When I started out as an ecologist I had fantasies of working with the charismatic megafauna. Jane Goodall’s work on chimpanzees had been an early inspiration and I wondered where I would end up. Maybe with elephants or rhinos in Tanzania? Or perhaps orangutans in Borneo?
So there was a part of me that felt a little subdued at the thought of studying hedgehogs. It was a good project - seeing if they were responsible for the decline in breeding success of ground-nesting birds on North Ronaldsay, the most northerly of the Orkneys (they weren’t) - but however you look at it, hedgehogs are hardly charismatic megafauna are they?
But it started something. I did not quite realise at the time how important that early work was, but 25 years later and I am still working with hedgehogs. I have counted them, radio-tracked them, helped rescue them from the Uists and campaigned on their behalf ever since.
I even wrote a book about them – A Prickly Affair. I got invited to the US to speak at the Rocky Mountain Hedgehog Show (very similar to Crufts – or the film Best in Show – with the minor difference of no dogs and lots of pet hedgehogs).
Move over pooches
The Denver show was organised by the Hedgehog Welfare Society and was one of the strangest events I have ever been to. There are no hedgehogs native to America: all these were descended from what are known as African Pygmy Hedgehogs. They were imported from Nigeria as exotic pets in the early 1990s and for a while were the fad-pet (stepping into the shoes vacated by the discarded terrapins and pot-bellied pigs).
I even headed off to China in a quest for Hugh’s hedgehog, the rarest of the 14 species of spiny hedgehog that bestride Europe, Africa and Asia. You will have to read the book to find out what happened there.
But one of my most profound experiences began with a hedgehog called Nigel. I was working in Devon, radio-tracking hedgehogs to see how well they coped with life in the wild after time in wildlife hospitals. They were doing great (apart from badgers and cars that is) and one of them, Nigel, had become my favourite. Jane Goodall gave her chimps names, so I felt in good company. And anyway, I was alone for much of the study, living in a damp and draughty caravan, and it is always good to have someone to talk to.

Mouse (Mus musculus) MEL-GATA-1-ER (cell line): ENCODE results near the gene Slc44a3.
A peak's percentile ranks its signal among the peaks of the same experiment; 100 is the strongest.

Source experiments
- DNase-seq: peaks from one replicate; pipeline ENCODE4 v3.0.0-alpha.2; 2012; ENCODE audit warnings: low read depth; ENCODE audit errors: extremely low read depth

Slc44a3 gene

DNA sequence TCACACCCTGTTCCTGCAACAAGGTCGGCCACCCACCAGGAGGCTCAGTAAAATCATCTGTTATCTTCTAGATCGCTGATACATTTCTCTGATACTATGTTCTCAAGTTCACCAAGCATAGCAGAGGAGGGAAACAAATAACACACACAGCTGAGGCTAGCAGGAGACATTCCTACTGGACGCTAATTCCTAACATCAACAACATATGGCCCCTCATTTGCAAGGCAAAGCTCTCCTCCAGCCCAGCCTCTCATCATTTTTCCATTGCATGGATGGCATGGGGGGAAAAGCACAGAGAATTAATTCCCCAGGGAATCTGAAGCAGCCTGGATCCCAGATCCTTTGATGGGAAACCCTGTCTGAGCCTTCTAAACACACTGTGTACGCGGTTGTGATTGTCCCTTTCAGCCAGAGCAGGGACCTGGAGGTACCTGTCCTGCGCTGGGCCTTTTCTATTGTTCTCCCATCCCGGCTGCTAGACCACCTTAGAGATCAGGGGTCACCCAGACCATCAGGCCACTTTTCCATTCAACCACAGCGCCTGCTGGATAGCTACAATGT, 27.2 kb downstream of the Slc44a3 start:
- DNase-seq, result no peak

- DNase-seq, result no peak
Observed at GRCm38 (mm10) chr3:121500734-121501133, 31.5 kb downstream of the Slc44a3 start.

At four in the morning I had just finished work and stepped outside to do my teeth. Nigel was sat looking up at me, and then he headed off towards the narrow lane. I decided to follow, unencumbered by the radio-tracking gear. And over the next hour, I got closer and closer, watching him, seeing how he used the warm dry tarmac of the road. Much easier to walk on than cold wet grass, and also the warmth attracted the invertebrate prey he sought. And also revealed why even the quietest roads kill so many.
A deeper connection
I ended up lying on my stomach just a few centimetres away from my busy friend. Then he stopped, turned, and looked at me. Up until that point, I had been the one doing the observing, now he returned the favour and for a brief moment there was a glint of the innate wildness in his eyes as he most definitely checked me out. And then he was off, back to the quest for slugs and worms. And I was left feeling moved.
What dawned on me was that there is no other wild animal that most people can do this with. That level of intimacy allowed me to see the real heart of the wild in an accessible form. If I had got that close to any of the charismatic megafauna I once craved, I would have been lucky to have had just my nose bitten off.
The importance of this is in the perspective. By being nose-to-nose with a hedgehog I was able to see his world from his point of view, and I was also able to see into his world through the glint of wildness. And once we have seen that spark, it is hard not to be drawn into a deeper and more meaningful relationship with the natural world.
Or, to put it another way, ‘fall in love’ with the natural world. I am a scientist; I do not do dippy nonsense. But something changed in me with that one encounter, and I believe it can change in anyone who has an opportunity to get really close to something genuinely wild. And the reason the hedgehog is so important is that it is wild, it is as wild as a tiger, but it is there in our gardens, acting as a gate-keeper to this alternate view of the world.
We have an innate need to be in touch with nature. We are happier and healthier if we have that connection. And the more intimate that connection the better. But we cannot all manage to live in the woods or stomp up mountains. We need to find a way of falling in love with the natural world, as it is the only way we will be truly moved to alter our behaviour and stop its destruction.
Hugh Warwick’s book, A Prickly Affair, The Charm of the Hedgehog, is out in Penguin paperback April 2010. He also keeps a regular blog of hedgehog-related material … strange, wonderful and frequently very funny
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